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For context I am fairly new to programming after returning back to it after programming a number of years ago... I was reading Bjarne's intro programming with C++ and was wondering if alphabetical string characters are assigned numerical values for the purpose of comparison. For instance in this example from the book Bjarne shows that the strings are compared through analyzing the first letter of the input for the strings. From what I gather the language has been coded to essentially give the string characters a value of what I am assuming is 1-26 corresponding to the standard US alphabet to compare the letters.

For instance:

int main()
{
    cout << "Please enter two names\n ";
    string first;
    string second;
    cin >> first >> second;
    if (first<second) 
        cout << first <<"is alphabetically before"<< second <<'\n ' ;
    return 0;
}
  • 2
    Look up ASCII, EBCDIC, and the source code for stdlib strcmp. – James McLeod Jul 30 '15 at 23:30
  • 2
    FYI, we have 26 letters in the alphabet now :-) – Karl Bielefeldt Jul 31 '15 at 0:19
7
if (first<second) 

In this case, there is something different involved here, the operator< from std::basic_string.

and was wondering if alphabetical string characters are assigned numerical values for the purpose of comparison.

No, not really. You don't assign a number to a character just for comparison. A computer does not know anything about characters, a computer just knows numbers. What number represents what letter is defined in a charset, ASCII for example is a widely known one. However, a table alone doesn't help the computer either, since it still does not know what a character is and what it should do with it, therefore, at the end, it is the font which makes the number 65 look like a 'A'. A font is just a file with a list of numbers and images (bitmap, vector, ...) and the computer just draws the image which belongs to the number 65, so as I already said, the computer knows nothing about characters, it just draws images.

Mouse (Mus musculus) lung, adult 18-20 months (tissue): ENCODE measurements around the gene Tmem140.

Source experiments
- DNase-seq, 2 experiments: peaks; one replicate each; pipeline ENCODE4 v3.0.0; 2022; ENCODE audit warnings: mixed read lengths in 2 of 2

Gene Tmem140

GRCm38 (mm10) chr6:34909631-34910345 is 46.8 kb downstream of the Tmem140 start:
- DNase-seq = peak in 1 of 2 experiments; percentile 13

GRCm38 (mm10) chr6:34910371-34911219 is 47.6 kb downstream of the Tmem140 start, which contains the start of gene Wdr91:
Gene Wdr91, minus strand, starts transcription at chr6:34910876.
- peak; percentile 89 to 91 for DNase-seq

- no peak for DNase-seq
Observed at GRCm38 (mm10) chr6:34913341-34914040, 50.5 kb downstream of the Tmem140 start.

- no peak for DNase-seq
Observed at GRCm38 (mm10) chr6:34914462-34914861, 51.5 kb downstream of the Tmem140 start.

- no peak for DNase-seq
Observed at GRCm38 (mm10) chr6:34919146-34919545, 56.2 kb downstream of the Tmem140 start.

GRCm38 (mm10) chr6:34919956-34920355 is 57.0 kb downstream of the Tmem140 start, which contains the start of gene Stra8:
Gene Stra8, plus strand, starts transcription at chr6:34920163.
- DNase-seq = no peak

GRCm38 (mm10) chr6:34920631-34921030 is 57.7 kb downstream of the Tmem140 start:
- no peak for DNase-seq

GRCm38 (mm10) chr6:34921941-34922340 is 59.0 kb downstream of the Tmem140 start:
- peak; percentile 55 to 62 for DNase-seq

0

It depends on the programming language you use and on the compiler that you are using.

The C and C++ languages define very little. All that you can rely on - from the language definition - is that the digits '0' to '9' have sequential values. You cannot even portably rely on 'a' to 'z' having sequential values, not from the C and C++ language definition alone.

A specific implementation will usually give you more guarantees. For example, most C and C++ implementations guarantee that your character set is a superset of ASCII (google for ASCII for more information). Another example, the compilers shipping with Xcode guarantee that single byte C and C++ strings contain characters in UTF-8 format (again, use google). Languages like Java give much more guarantees as part of the language definition.

But as a note, using the codes is absolutely not enough for meaningful comparison and ordering. Useful ordering is complicated, and you just hope that the operating system supplies code that helps you, because on your own you have little chance. For example, naïve code will sort "Bag" < "Coat" < "anorak", and "Chapter 1" < "Chapter 10" < "Chapter 19" < "Chapter 2". Not what a user will find helpful.

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